Tuesday, 23 March 2010

Newspapers and Ronald McDonald - guest post by Neil MacDonald

I was talking to friend and colleague Neil MacDonald (over on Twitter as xxnapoleonsolo) the other day about dodos. It had been a long, rather difficult week, and I happened to express the opinion that dodos deserved everything they got, as they hadn't been able to evolve fast enough to overcome changing circumstances.The rather tortured parallel I was drawing was with certain sectors of the newspaper industry; it had been, as I say, a rather dispiriting week.
Anyway, Neil (the seasoned blogger behind the truly excellent Scyfi Love blog) came back with much better example of his own. I told him he should blog about it and he did - but since it doesn't really pertain to science fiction I'm hosting his thoughts here.
Over to you Neil:



McDonald's Canada at a Wal-Mart Canada in Toro...

I NEVER thought I would be looking up to Ronald McDonald as a role model - whether that is because of the ginger curly hair, the fact clowns give me the creeps or the enormous ginger curly hair again.

But that is the position I find myself in today and it is a position every journalist should share too. (Stay with me, this is going somewhere)

If you remember back in the day, McDonalds was the unchallenged king of the high street fast food market. With an essentially unchanged product since it first came to the country, it was the king of the castle and I - like a lot of kids my age, used to get taken there as a treat.

What is more, if you didn't like it, you could go home.

Realistic alternatives were in short supply unless you liked a slightly different type of burger, and any rivals were crushed beneath the sheer scope of Ronnie and his multi-kajillion dollar business.

But then ... something changed.

People started to care much more about the quality of the food they were putting in their bodies as healthy living moved into the mainstream of society in Britain.

The treats stopped as more than ever before people were working out, getting in shape, watching the calories and turning their back on fast food which was seen as unhealthy and even dangerous. To a lot of people, McDonalds became the bad guy.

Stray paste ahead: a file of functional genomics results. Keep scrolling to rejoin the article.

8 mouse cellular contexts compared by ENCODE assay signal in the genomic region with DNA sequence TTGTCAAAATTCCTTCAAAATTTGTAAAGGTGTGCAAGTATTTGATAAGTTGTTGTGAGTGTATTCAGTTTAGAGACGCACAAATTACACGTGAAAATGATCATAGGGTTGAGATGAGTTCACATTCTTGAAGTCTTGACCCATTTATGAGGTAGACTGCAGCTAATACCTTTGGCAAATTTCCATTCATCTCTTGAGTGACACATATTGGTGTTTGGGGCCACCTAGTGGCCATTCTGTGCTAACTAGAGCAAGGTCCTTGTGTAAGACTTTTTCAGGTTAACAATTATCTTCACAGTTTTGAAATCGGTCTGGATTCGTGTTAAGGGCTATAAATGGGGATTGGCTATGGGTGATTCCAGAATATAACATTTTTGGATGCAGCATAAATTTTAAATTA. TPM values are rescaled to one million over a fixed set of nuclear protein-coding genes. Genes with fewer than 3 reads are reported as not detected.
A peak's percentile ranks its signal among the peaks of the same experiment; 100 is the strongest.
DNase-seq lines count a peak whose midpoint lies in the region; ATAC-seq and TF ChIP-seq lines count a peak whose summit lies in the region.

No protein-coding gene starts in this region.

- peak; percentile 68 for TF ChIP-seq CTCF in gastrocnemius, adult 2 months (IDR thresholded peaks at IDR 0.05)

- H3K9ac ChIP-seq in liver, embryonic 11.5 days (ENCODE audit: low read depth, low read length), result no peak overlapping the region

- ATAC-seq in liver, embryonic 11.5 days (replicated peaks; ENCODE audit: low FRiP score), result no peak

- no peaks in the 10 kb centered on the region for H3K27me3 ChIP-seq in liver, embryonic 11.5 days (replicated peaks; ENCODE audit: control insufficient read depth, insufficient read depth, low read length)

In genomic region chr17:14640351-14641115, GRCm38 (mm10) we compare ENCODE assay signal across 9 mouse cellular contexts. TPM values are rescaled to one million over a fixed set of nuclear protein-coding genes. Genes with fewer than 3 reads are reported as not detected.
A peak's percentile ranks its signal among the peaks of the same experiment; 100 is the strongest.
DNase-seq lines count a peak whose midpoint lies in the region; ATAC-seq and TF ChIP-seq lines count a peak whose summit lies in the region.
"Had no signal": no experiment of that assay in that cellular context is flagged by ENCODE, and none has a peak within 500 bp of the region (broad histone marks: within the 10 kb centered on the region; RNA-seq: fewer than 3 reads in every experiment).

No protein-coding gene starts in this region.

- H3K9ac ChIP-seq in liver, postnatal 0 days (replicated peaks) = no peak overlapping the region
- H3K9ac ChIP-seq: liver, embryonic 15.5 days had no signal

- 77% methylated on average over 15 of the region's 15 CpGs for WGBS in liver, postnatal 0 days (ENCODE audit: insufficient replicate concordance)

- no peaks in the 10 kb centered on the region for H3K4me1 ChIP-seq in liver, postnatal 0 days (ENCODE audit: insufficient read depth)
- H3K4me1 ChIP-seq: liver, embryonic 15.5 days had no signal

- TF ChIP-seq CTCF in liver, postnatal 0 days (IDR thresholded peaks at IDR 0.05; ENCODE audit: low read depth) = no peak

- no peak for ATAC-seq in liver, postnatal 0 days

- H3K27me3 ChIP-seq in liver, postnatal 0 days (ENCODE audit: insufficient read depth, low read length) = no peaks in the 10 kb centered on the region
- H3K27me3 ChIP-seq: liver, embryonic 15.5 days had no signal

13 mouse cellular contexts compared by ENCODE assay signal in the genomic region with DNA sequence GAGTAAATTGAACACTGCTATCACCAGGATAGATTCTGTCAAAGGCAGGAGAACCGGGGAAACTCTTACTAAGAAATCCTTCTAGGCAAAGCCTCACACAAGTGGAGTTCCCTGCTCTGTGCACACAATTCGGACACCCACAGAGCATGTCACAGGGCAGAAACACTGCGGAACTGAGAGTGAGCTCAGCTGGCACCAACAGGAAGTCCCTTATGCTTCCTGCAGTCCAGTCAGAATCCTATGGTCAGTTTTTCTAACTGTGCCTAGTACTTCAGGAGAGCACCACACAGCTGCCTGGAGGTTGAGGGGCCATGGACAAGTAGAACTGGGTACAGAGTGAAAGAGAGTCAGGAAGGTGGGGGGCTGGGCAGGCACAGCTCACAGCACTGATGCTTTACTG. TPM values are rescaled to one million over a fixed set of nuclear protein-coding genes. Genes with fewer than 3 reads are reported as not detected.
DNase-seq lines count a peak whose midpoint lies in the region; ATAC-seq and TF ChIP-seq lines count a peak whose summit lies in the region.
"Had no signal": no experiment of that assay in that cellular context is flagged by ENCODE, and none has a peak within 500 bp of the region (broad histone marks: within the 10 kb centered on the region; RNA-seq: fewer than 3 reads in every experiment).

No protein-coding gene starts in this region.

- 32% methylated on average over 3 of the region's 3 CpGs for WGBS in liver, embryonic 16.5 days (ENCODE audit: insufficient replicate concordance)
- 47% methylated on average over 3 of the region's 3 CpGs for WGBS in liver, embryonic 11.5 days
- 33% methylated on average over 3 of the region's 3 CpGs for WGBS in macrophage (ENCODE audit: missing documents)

So what did they do about it? Hope it would all work out for the best? Pretend nothing had changed as they were still making big money, albeit less than they used to?

They changed too, to move with the times and ensure they kept their customers. What is more, they are still evolving. It is a constant process.

How? By developing their core product, for instance by highlighting the quality of beef in their burgers, and printing a calorie count on the boxes.

They also started to sell new, healthier products or use other meats and vegetarian options, while good quality coffee was suddenly on the menu.

Finally McDonalds changed the experience of visiting their restaurants by massively redesigning them using new designs and furniture and offering other incentives to eat there like free Wi-Fi.

So what? So I obviously know waaay too much about McDonalds.

But so this...

Everything they have done can be applied to the news industry to help take advantage of the internet and the opportunities it presents.

* Developing the core product - not rejecting it wholesale - to better fit current trends and tastes.

* Expanding into new areas which you didn't even think about before. Some will work, some won't, but it is worth giving it a go.

* Offering something new - a new space for people to experience what you produce
Changing the whole experience of consuming.

The work McDonalds has already done offers a step by step map for any journalist or news organisation to follow.

Or we can do nothing except order the heart attack burger with extra fries.

Me? The ginger wig is on order and I am wearing incredibly large shoes. Just call me Ronnie.

Image via Wikipedia

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